David Raffelt1, 2, J-Donald Tournier1, 3, Stuart Crozier4, Kathryn A. Ellis5, Ralph Martins6, Victor L. Villemagne, 37, Colin L. Masters7, David Ames8, Christopher C. Rowe3, Olivier Salvado2, Alan Connelly1, 3
1Brain Research Institute, Florey Neuroscience Institutes, Melbourne, VIC, Australia; 2The Australian E-Health Research Centre, CSIRO, Brisbane, QLD, Australia; 3Department of Medicine, University of Melbourne, Melbourne, VIC, Australia; 4Biomedical Engineering, School of ITEE, University of Queensland, Brisbane, QLD, Australia; 5Department of Psychiatry, University of Melbourne, Melbourne, VIC; 6Edith Cowan University, Centre of Excellence for Alzheimers Disease Research & Care, Joondalup, WA, Australia; 7The Mental Health Research Institute, University of Melbourne, Melbourne, VIC, Australia; 8Department of Radiology, University of Melbourne, Melbourne, VIC, Australia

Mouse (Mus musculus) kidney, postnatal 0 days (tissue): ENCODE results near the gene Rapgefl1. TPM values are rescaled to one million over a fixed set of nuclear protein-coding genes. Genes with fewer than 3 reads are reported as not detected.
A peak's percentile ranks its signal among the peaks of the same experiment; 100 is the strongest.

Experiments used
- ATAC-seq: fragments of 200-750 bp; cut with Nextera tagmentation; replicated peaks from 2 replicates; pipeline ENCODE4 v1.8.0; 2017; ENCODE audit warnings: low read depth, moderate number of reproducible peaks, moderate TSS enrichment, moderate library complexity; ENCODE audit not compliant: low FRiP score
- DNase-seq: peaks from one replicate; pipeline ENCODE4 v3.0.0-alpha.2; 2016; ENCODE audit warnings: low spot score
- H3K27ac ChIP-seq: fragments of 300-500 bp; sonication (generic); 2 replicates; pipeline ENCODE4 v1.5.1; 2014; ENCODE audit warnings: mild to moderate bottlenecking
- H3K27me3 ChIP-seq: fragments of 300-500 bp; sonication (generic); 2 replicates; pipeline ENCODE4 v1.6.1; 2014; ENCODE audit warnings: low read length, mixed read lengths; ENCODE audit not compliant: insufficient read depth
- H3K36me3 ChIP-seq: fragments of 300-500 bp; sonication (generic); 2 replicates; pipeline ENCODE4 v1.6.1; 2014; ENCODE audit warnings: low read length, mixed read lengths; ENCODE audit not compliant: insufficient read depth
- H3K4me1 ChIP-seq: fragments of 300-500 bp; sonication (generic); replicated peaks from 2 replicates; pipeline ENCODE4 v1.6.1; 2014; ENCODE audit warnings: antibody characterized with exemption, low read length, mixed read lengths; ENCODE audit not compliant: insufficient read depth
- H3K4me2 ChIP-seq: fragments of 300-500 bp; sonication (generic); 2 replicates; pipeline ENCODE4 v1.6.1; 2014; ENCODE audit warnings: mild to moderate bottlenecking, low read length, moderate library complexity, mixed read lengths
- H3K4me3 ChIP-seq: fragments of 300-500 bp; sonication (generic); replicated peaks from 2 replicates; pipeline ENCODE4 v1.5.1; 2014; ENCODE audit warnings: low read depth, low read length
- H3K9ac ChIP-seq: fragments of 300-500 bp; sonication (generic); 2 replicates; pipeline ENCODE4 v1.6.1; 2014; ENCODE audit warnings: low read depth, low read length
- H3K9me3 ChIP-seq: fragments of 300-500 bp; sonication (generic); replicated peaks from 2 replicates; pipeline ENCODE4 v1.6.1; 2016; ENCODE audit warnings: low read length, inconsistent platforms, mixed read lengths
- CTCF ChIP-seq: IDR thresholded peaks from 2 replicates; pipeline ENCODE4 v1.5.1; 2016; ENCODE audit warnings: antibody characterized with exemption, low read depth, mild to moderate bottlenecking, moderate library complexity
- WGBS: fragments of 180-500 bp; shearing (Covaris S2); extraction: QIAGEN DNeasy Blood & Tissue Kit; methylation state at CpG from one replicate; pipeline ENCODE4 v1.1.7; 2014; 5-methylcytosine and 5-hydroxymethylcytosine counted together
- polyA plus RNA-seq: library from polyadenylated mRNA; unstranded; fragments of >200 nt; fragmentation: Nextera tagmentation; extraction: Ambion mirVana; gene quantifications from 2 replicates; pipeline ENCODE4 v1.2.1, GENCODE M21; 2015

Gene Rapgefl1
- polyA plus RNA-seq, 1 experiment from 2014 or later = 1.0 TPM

In this work, we investigate Alzheimers Disease (AD) using a recently developed method for voxel-based analysis (VBA) of diffusion-weighted MRI called Apparent Fibre Density (AFD). Unlike existing measures such as Fractional Anisotropy, AFD permits population differences to be localised in both the spatial and orientation domains. This enables pathology-induced changes to be attributed to a single fibre population in a region containing multiple fibres. Our findings demonstrate a significant decrease in AFD in AD patients compared to healthy subjects within voxels and orientations corresponding to the cingulum, corpus callosum, uncinate fasciculus, and superior longitudinal fasciculus and anterior commissure.